Search Images Maps Play YouTube News Gmail Drive More »
Sign in
Screen reader users: click this link for accessible mode. Accessible mode has the same essential features but works better with your reader.

Patents

  1. Advanced Patent Search
Publication numberUS7972130 B1
Publication typeGrant
Application numberUS 10/675,622
Publication dateJul 5, 2011
Filing dateSep 30, 2003
Priority dateSep 30, 2003
Fee statusPaid
Publication number10675622, 675622, US 7972130 B1, US 7972130B1, US-B1-7972130, US7972130 B1, US7972130B1
InventorsTasadduq Hussain
Original AssigneeRexam Healthcare Packaging Inc.
Export CitationBiBTeX, EndNote, RefMan
External Links: USPTO, USPTO Assignment, Espacenet
Method and apparatus for blowing plastic containers
US 7972130 B1
Abstract
An injection blow molding machine (10) having a core rod (18) against which a parison of a thermoplastic material is formed by injection molding. The core rod is cooled by causing a stream of compressed and conditioned air from an inlet manifold (52) to flow through the core rod. The core rod has an outer annular tube (70) surrounding an inner annular tube (74) and defining an annulus (80) therewith, and the annulus (80) is divided into inlet and outlet flow passages (82, 84) by opposed projections (76, 78) that extend thereinto. Spent cooling air from the core rod is exhausted to an outlet manifold (54) from which it is discharged to atmosphere through a line (42) or recompressed by a compressor (46) and returned to the inlet manifold (52) after reconditioning. The conditioned air has a regulated pressure as a result of passing through a pressure regulator (24), and is heated, if needed, by passing it through a heater (26), or cooled, if needed, by injecting a water spray from a spray nozzle (36) thereinto.
Images(6)
Previous page
Next page
Claims(6)
1. An injection blow molding machine having a turret with at least three planar faces, each of the planar faces carrying at least one hollow core rod, the turret being rotatable by an indexing motion to present each face, successively, at a plurality of stations to form, at one of said stations, a preform of an article on said at least one core rod at said one of said stations, and then to form, at a successive one of said stations, a blown article from said preform on said at least one core rod, and apparatus for cooling said at least one core rod at said one of said stations, said apparatus comprising:
a source of compressed air;
means for conditioning compressed air from said source;
means for circulating conditioned compressed air from said means for conditioning compressed air through said at least one core rod at said one of said stations;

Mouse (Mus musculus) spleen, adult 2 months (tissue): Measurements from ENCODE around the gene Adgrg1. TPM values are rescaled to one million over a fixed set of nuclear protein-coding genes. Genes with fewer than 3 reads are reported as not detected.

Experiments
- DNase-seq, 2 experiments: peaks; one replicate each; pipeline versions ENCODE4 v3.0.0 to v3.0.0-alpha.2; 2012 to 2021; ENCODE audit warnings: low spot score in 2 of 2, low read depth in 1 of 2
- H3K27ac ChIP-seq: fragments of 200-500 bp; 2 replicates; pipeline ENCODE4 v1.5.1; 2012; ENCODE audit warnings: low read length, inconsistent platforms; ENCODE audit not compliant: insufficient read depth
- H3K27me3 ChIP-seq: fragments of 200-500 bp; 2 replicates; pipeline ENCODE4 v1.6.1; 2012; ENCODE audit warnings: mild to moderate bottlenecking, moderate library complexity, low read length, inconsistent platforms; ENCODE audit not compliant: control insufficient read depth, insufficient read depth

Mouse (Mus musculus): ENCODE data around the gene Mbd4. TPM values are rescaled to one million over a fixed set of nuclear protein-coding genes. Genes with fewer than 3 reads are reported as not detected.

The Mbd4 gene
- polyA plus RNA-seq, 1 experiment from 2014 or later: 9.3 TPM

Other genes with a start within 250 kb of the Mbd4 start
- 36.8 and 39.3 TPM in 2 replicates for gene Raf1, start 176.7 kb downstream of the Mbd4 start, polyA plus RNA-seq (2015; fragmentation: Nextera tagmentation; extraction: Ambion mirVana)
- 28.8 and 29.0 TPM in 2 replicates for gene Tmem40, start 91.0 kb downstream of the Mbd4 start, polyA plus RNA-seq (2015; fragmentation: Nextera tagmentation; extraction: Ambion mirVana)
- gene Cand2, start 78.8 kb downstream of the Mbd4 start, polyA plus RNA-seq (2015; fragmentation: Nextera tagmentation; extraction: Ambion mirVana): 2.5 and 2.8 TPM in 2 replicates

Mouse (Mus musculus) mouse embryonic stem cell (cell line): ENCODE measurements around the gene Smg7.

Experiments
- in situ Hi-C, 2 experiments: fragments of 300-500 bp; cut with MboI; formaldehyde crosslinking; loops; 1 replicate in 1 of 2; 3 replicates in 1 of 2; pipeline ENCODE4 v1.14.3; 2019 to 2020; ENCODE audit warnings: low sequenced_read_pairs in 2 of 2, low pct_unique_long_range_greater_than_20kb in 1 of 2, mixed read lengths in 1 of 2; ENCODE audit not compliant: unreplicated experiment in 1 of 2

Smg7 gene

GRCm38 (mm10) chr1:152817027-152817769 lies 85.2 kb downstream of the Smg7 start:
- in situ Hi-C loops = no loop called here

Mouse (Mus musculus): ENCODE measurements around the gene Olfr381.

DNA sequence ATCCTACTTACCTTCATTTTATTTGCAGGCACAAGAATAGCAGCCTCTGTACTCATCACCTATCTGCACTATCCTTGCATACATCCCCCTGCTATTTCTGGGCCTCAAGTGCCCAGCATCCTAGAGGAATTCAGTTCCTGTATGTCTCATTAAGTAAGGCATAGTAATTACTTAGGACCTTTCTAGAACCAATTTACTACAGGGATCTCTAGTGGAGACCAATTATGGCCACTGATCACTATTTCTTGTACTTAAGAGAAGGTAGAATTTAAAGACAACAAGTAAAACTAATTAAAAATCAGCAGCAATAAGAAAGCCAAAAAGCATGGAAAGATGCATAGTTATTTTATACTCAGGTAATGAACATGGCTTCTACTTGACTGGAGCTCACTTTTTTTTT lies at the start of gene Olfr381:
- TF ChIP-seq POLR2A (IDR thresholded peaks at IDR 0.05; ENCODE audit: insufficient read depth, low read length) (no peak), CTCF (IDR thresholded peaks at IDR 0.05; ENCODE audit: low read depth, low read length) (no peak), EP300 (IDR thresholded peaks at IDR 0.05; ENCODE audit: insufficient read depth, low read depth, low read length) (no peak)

means for blocking circulation of compressed air from said means for conditioning compressed air through said at least one core rod at the successive one of said stations;
said means for circulating compressed air comprising means for exhausting compressed air from said at least one core rod at said one of said stations, and
means for compressing compressed air exhausted from said at least one core rod and returning said compressed air exhausted from said at least one core rod to said means for circulating compressed air for conditioning by said means for conditioning to return said compressed air exhausted from said at least one core rod to said at least one core rod,
wherein said means for blocking circulation of compressed air blocks the circulation of compressed air by blocking the exhaust of spent conditioned air from the successive one of said stations.
2. An injection blow molding machine having a turret with at least three planar faces, each of the planar faces carrying at least one hollow core rod, the turret being rotatable by an indexing motion to present each face, successively, at a plurality of stations to form, at one of said stations, a preform of an article on said at least one core rod at said one of said stations, and then to form, at a successive one of said stations, a blown article from said preform on said at least one core rod, and apparatus for cooling said at least one core rod at said one of said stations, said apparatus comprising:
a source of compressed air;
means for conditioning compressed air from said source;
means for circulating conditioned compressed air from said means for conditioning compressed air through said at least one core rod at said one of said stations; and
means for blocking circulation of compressed air from said means for conditioning compressed air through said at least one core rod at the successive one of said stations,